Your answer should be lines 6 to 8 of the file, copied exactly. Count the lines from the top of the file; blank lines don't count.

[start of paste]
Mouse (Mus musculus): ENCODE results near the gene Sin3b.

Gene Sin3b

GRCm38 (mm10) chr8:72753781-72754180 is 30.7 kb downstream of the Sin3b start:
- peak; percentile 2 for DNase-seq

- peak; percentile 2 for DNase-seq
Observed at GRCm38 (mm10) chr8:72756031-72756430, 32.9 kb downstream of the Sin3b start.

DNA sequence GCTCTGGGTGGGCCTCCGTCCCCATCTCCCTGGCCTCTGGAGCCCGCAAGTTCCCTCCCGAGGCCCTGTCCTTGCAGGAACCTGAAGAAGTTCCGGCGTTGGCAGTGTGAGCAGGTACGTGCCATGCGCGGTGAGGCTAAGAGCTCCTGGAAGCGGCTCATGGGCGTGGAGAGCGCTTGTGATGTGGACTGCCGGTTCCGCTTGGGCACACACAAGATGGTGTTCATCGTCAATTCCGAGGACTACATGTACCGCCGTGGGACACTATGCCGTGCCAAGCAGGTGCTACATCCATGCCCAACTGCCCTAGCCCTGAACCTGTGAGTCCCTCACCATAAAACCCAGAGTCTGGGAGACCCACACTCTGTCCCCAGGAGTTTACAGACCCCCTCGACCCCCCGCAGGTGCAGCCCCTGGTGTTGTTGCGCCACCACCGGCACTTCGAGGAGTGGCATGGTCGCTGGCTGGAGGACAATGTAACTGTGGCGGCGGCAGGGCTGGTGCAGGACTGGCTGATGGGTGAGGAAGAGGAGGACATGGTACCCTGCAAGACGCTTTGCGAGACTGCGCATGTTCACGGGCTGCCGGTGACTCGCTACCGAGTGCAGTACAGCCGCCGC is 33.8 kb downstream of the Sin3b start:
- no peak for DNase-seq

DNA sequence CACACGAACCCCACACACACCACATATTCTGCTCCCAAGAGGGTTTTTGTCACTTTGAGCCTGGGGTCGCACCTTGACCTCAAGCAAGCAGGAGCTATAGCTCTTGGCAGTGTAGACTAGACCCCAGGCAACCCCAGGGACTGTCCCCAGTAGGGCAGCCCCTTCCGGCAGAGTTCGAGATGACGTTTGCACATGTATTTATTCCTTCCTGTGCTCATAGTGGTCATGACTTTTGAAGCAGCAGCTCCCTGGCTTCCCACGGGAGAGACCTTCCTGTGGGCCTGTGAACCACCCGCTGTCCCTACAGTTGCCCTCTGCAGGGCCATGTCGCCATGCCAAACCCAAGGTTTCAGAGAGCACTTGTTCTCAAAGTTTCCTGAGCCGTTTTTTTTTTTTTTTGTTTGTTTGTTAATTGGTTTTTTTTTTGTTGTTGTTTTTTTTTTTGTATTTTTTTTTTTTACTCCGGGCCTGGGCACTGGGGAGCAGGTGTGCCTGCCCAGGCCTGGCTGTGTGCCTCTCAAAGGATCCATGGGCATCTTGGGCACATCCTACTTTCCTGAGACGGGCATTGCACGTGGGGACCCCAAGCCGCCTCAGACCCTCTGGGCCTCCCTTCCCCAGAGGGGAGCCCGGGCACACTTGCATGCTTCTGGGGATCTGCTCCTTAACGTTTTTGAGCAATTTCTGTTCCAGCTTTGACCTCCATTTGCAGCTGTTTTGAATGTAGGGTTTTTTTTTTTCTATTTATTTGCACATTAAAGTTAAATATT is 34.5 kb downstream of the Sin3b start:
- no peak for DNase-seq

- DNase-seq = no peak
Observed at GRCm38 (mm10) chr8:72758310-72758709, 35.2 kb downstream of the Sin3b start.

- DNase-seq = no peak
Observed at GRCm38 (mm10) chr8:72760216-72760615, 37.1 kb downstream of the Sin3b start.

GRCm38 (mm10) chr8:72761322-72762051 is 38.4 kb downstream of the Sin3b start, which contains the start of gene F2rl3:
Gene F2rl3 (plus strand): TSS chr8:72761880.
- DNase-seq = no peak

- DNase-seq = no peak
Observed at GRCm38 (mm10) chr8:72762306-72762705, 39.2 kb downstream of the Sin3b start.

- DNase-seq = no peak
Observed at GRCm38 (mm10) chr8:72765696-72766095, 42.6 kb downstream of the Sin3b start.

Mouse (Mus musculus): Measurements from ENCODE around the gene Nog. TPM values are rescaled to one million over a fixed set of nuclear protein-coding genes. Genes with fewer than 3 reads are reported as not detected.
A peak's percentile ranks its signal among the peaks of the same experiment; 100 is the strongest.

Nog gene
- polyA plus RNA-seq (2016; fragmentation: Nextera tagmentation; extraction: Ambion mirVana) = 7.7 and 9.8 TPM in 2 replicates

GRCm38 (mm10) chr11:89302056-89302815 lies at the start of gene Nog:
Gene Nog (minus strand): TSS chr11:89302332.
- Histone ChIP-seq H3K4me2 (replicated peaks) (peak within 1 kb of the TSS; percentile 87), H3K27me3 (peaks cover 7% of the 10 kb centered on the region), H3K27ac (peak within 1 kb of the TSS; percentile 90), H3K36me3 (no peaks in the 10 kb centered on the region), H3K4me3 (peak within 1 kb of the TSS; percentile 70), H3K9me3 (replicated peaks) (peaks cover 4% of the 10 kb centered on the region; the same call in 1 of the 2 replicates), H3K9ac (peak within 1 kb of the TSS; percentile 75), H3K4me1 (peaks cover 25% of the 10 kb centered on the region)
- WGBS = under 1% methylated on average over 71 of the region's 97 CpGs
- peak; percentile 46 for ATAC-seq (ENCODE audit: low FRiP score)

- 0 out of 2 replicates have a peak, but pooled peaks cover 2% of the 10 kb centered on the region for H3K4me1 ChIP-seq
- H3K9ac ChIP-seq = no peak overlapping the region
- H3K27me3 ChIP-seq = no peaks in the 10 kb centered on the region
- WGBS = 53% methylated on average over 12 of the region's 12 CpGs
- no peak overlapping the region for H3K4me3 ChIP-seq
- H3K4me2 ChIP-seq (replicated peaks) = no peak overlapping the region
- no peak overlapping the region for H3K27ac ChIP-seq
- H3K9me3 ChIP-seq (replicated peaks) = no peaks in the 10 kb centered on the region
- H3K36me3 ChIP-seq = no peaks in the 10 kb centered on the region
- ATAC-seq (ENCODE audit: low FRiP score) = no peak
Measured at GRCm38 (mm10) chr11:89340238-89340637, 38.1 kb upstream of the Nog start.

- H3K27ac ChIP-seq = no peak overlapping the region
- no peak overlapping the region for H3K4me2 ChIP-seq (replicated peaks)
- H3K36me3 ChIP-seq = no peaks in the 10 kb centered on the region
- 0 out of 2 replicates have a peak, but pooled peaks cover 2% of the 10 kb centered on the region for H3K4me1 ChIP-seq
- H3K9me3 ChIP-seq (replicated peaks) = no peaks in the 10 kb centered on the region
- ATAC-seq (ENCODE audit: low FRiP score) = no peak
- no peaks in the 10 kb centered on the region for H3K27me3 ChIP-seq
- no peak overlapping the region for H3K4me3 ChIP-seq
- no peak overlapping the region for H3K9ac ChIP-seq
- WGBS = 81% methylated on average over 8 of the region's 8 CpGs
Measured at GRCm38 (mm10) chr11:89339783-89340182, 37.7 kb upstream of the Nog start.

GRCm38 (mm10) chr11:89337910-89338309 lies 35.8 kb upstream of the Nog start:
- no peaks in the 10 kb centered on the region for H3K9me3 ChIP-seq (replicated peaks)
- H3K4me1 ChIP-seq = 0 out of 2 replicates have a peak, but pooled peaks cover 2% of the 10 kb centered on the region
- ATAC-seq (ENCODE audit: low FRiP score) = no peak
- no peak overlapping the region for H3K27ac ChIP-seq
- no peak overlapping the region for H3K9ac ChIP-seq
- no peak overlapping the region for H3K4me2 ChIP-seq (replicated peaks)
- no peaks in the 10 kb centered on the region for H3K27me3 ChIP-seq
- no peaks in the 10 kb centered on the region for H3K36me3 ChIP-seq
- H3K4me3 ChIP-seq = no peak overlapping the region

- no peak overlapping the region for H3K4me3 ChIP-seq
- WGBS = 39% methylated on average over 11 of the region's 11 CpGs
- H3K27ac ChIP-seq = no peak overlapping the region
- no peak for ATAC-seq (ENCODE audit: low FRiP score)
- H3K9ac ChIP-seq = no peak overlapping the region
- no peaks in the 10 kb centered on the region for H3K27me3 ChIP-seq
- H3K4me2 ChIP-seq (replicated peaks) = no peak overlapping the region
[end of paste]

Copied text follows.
Observed at GRCm38 (mm10) chr8:72756031-72756430, 32.9 kb downstream of the Sin3b start.

DNA sequence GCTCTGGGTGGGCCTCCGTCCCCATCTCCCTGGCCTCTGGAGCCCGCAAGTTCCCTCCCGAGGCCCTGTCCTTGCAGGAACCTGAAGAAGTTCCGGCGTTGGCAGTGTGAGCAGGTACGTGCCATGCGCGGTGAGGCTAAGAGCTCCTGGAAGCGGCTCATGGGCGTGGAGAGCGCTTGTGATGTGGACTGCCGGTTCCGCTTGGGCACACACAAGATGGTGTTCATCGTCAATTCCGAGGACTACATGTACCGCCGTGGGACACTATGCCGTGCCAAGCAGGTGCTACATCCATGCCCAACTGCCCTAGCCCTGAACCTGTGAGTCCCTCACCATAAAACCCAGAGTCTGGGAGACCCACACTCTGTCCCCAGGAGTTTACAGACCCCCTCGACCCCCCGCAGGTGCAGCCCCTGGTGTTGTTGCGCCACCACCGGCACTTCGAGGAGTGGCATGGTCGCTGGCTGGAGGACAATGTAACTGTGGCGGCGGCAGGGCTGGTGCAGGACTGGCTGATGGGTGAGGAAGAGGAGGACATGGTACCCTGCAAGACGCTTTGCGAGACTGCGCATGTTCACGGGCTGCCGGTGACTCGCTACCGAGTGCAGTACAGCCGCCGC is 33.8 kb downstream of the Sin3b start:
- no peak for DNase-seq